Report on chemical pollutants in wake of Hurricane Isaac - FOX 8 WVUE New Orleans News, Weather, Sports

Report on chemical pollutants in wake of Hurricane Isaac

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New Orleans, La. - In a collaborative effort, five environmental groups released their findings of pollution estimates from oil, gas and coal facilities in the wake of Hurricane Isaac.

The report lays out how 341,000 gallons of oil, chemicals and untreated wastewater was released by facilities in the gulf region during and after the storm.

"The vulnerability of the facilities somewhat shocked us at times. They contain and process oil, coal, natural gas and a wide range of chemicals which could, if the right storm hits, lead to catastrophic effects," says Cynthia Sarthou of the Gulf Restoration Network.

The environmentalists say there's a real concern about how under-prepared these facilities are in the height of yet another hurricane season.

The Stolthaven Petroleum and Chemical facility in Braithwaite did not fare well during Isaac. 37 days after Isaac, Stolthaven submitted its final report to the DEQ, stating that more than 169,000 gallons of oil and petrochemicals had spilled.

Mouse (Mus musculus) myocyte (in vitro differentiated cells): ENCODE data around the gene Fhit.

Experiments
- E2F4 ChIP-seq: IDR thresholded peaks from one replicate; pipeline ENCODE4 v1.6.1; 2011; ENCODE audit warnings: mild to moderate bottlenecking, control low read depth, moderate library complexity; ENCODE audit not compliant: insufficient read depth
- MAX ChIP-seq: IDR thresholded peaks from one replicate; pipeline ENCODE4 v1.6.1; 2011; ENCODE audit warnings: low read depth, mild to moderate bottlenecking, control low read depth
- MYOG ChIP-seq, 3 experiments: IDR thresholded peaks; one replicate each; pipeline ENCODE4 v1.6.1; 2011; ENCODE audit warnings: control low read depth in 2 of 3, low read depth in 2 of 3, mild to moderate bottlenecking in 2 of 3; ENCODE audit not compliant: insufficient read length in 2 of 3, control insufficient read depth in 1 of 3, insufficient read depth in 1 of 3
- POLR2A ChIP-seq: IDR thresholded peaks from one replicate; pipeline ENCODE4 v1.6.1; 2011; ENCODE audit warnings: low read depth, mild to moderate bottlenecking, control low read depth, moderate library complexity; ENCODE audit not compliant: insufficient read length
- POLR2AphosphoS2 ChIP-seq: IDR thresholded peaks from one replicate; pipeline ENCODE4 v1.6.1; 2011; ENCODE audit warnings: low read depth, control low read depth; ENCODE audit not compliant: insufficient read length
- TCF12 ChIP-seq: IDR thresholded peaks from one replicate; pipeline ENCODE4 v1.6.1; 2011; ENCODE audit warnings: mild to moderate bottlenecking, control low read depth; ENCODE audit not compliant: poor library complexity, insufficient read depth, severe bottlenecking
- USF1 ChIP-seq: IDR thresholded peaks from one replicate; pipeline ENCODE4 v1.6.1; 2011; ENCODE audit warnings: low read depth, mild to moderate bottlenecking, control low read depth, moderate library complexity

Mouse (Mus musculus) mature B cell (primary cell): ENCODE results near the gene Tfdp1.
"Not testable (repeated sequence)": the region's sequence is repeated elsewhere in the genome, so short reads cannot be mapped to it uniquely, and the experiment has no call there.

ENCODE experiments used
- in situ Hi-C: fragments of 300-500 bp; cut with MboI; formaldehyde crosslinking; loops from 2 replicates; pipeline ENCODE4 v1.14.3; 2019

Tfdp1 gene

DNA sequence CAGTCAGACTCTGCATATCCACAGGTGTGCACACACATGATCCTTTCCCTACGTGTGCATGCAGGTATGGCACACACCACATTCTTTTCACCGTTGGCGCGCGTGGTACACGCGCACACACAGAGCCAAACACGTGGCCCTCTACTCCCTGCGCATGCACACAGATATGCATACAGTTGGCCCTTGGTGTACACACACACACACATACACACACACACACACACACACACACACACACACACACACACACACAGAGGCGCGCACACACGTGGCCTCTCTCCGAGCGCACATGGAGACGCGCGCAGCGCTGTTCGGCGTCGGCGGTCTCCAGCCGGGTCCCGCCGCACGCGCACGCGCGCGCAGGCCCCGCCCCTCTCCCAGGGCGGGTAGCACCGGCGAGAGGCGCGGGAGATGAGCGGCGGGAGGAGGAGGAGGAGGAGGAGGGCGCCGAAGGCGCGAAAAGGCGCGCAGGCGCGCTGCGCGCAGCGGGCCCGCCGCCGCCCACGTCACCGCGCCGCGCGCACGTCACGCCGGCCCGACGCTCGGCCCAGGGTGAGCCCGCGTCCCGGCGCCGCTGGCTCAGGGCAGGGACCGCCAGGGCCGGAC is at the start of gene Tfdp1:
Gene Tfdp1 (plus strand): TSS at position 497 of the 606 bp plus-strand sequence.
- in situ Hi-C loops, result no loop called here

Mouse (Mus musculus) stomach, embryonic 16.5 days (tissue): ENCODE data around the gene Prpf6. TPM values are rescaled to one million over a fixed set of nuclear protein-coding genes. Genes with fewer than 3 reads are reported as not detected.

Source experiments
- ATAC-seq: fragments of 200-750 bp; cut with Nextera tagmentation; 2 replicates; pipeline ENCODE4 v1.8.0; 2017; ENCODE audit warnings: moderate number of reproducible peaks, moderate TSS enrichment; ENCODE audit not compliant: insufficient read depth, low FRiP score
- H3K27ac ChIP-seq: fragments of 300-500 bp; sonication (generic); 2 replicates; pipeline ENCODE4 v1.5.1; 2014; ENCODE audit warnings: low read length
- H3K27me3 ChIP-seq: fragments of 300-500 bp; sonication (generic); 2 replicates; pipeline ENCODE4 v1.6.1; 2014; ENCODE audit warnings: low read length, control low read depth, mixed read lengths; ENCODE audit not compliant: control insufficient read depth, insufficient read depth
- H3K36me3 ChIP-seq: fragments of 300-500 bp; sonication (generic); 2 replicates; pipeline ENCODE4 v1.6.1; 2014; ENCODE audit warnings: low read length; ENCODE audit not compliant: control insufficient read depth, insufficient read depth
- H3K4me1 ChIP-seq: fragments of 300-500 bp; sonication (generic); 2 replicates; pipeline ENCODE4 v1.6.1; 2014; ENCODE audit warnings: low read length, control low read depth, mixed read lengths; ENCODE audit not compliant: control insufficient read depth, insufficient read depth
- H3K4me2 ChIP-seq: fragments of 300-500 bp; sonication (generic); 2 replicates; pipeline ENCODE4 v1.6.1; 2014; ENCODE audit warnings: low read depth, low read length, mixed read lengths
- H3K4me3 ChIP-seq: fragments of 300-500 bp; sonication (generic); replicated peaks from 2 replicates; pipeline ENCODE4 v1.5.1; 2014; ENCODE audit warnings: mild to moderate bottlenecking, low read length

"I think Stolthaven was a big problem. That was probably the worst because you had people going back home to a contaminated area," says Ann Rolfes of the Louisiana Bucket Brigade.

"Yes, there were chemicals there but absolutely, if there was any health issues, we wouldn't have been able to go back to the area for six months," says Plaquemines Parish President Billy Nungesser.

Nungesser says Stolthaven is preparing to better protect the facility for future storms. "They're building a sheet pile wall and levee worth millions of dollars as a second defense against storms," says Nungesser.

The environmentalists, though, are calling on government regulatory agencies such as DEQ to monitor all facilities more closely to make sure they're prepared for this hurricane season.

The DEQ says it's reviewing the report. It also says each hurricane event is unique and, although there are no regulations that require plants to shut down at a pre-determined level, DEQ contacts the facilities in a storm's path prior to the event.

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